A Clydesdale horse drew the crowd’s attention away from line-dancers as they performed Billy Ray Cyrus’s “Achy Breaky Heart” in a show ring.
A video posted to YouTube shows five cowboy hat-clad people standing in the show ring with an eye-catching horse in between them.
When Cyrus’s 1992 smash hit, the horse starts to move. The crowd was stunned as he did all the steps to line dance. The horse’s dance moves were utterly unexpected. He executed the steps just as well as the dancers around him do.
Much impressed, the country starts himself posted a video of the performance to his Facebook page with the caption: “Best thing ever!!!”
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BOIL DOWN TO GOOD COMMUNICATION
The horse’s excellent execution of the steps can be attributed to the rider’s excellent conversation with him. He was responsive to her requests.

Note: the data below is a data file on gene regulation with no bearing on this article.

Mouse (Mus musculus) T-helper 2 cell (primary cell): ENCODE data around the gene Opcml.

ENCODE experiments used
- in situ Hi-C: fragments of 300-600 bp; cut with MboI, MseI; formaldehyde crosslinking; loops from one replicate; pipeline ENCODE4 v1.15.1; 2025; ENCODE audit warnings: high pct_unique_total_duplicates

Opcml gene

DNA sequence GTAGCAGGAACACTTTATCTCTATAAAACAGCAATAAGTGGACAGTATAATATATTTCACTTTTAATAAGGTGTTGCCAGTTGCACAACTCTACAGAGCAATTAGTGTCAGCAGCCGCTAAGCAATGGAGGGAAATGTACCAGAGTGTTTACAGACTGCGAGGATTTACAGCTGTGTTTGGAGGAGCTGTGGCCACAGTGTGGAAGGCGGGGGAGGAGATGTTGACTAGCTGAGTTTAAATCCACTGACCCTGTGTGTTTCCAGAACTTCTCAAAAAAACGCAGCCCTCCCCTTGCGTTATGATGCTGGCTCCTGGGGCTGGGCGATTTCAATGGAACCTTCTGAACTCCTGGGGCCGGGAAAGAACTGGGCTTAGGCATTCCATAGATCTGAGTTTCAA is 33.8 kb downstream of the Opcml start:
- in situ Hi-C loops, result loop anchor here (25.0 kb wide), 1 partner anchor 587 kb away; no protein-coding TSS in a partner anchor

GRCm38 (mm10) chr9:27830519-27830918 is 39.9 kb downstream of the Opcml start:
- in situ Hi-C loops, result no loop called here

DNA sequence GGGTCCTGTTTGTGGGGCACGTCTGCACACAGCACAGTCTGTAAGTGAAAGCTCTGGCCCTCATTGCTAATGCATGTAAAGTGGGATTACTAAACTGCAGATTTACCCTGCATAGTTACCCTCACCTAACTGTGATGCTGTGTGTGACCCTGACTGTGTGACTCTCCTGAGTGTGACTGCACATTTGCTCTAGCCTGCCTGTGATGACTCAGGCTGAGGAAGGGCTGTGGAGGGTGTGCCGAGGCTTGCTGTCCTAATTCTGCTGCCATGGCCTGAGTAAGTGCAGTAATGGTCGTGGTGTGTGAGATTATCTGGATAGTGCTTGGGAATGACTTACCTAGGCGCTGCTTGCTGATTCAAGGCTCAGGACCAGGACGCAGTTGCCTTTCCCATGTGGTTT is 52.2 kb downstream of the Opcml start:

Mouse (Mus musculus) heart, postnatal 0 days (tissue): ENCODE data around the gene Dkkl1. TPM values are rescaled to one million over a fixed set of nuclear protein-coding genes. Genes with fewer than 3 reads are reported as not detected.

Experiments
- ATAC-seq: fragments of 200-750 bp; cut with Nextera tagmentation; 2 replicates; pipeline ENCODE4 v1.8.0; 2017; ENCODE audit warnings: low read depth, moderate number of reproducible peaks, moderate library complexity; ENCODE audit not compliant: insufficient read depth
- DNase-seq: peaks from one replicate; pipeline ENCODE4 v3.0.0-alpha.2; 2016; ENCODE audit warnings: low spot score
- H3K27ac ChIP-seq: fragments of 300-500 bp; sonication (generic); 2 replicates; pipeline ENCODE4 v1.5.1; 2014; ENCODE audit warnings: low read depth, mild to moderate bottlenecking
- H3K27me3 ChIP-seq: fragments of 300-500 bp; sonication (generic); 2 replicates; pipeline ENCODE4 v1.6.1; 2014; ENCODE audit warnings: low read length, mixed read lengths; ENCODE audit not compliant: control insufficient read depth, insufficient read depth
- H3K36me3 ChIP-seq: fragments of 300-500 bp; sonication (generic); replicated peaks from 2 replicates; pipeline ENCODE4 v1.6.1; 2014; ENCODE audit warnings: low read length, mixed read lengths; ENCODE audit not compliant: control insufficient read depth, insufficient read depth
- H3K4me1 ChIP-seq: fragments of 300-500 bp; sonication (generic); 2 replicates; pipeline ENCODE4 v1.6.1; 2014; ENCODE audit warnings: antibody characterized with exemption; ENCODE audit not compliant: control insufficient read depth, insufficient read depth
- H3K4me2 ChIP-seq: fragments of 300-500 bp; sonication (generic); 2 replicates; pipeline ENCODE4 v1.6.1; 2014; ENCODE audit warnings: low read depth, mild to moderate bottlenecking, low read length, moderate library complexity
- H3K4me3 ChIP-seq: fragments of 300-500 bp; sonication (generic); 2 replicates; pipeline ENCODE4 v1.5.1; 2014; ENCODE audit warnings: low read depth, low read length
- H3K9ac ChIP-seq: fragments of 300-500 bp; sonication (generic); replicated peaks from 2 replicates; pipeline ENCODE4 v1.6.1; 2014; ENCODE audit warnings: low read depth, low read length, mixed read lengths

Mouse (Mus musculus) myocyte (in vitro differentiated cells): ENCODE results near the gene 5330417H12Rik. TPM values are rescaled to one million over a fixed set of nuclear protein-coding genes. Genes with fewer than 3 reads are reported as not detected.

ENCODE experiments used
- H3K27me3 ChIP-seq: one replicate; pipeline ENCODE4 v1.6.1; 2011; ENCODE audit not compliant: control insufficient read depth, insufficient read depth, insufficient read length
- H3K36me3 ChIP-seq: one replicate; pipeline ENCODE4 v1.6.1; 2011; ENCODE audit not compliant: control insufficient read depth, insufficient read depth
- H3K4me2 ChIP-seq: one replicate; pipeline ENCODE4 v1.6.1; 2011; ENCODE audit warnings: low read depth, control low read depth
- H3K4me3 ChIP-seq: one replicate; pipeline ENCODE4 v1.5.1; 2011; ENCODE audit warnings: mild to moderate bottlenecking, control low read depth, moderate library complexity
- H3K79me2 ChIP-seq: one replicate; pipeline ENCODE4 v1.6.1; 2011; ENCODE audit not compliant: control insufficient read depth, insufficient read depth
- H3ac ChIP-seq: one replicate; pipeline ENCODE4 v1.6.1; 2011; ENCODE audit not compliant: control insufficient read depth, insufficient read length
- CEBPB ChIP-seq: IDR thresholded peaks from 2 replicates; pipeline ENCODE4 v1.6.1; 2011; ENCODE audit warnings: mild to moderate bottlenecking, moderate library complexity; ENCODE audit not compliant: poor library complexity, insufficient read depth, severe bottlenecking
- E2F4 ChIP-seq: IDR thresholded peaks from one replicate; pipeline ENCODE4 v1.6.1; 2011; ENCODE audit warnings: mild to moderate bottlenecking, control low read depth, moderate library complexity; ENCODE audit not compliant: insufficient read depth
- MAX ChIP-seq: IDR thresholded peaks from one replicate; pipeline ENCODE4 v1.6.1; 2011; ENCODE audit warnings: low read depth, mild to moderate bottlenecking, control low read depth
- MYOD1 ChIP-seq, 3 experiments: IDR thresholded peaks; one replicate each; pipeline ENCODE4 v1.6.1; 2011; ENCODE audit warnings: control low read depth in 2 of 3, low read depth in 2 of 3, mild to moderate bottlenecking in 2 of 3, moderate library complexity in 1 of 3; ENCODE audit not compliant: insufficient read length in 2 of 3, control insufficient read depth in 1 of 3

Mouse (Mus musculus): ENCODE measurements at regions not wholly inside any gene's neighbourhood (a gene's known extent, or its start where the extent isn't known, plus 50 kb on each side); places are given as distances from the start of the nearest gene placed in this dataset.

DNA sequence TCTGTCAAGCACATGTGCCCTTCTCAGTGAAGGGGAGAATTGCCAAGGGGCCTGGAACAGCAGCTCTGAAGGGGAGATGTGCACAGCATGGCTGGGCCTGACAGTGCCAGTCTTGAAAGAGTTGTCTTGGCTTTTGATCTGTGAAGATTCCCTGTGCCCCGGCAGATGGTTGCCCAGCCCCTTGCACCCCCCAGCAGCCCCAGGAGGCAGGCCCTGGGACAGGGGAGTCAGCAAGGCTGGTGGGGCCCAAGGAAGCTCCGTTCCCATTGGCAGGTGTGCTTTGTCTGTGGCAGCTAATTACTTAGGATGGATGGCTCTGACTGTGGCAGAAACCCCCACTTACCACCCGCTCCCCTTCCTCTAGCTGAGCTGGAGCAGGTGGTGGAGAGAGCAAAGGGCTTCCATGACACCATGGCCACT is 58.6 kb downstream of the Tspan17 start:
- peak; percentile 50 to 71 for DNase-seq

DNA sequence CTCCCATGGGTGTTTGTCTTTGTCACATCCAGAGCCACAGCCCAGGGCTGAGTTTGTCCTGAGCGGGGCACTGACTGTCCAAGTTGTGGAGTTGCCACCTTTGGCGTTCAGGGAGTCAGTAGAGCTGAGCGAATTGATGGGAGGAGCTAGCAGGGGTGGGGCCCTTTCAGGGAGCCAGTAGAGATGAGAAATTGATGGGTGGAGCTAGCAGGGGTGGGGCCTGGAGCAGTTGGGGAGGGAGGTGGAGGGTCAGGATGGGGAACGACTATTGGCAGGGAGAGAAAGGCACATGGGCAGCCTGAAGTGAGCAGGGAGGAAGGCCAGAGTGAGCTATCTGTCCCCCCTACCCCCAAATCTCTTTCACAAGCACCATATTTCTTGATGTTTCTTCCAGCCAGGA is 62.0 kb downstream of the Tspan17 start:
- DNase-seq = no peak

The YouTube clip, which runs for one minute and thirty seconds, has been viewed more than 1 million times since it was posted on April 23, 2015.
Horses are known to react to music. Racetrack grooms often whistle or sing to their horses to help relax them. Horses are said to enjoy classical and country music, especially when they’re resting, eating and being groomed in the barn. Some barns leave music playing while horses are in their stalls.
BALANCING EQUINE BEHAVIOR
Music is a language that involves pitch, tone, frequency, and volume – elements of sound that horses and other animals use to communicate with, according to Equine Wellness Magazine.
These elements of sound also help animals assess their environments for survival purposes.
Horses are said to prefer being in a barn with music as opposed to one without. Playing music helps mask outside sounds and vibrations, such as tractor engines, high-pitched tools, thunder, and other intense sounds. Because of this, music helps balance equine behavior because of it.
Horses also respond best to music with short melodies and strong rhythmic patterns. It’s not so much the style of music, however. Frequency and volume are the most important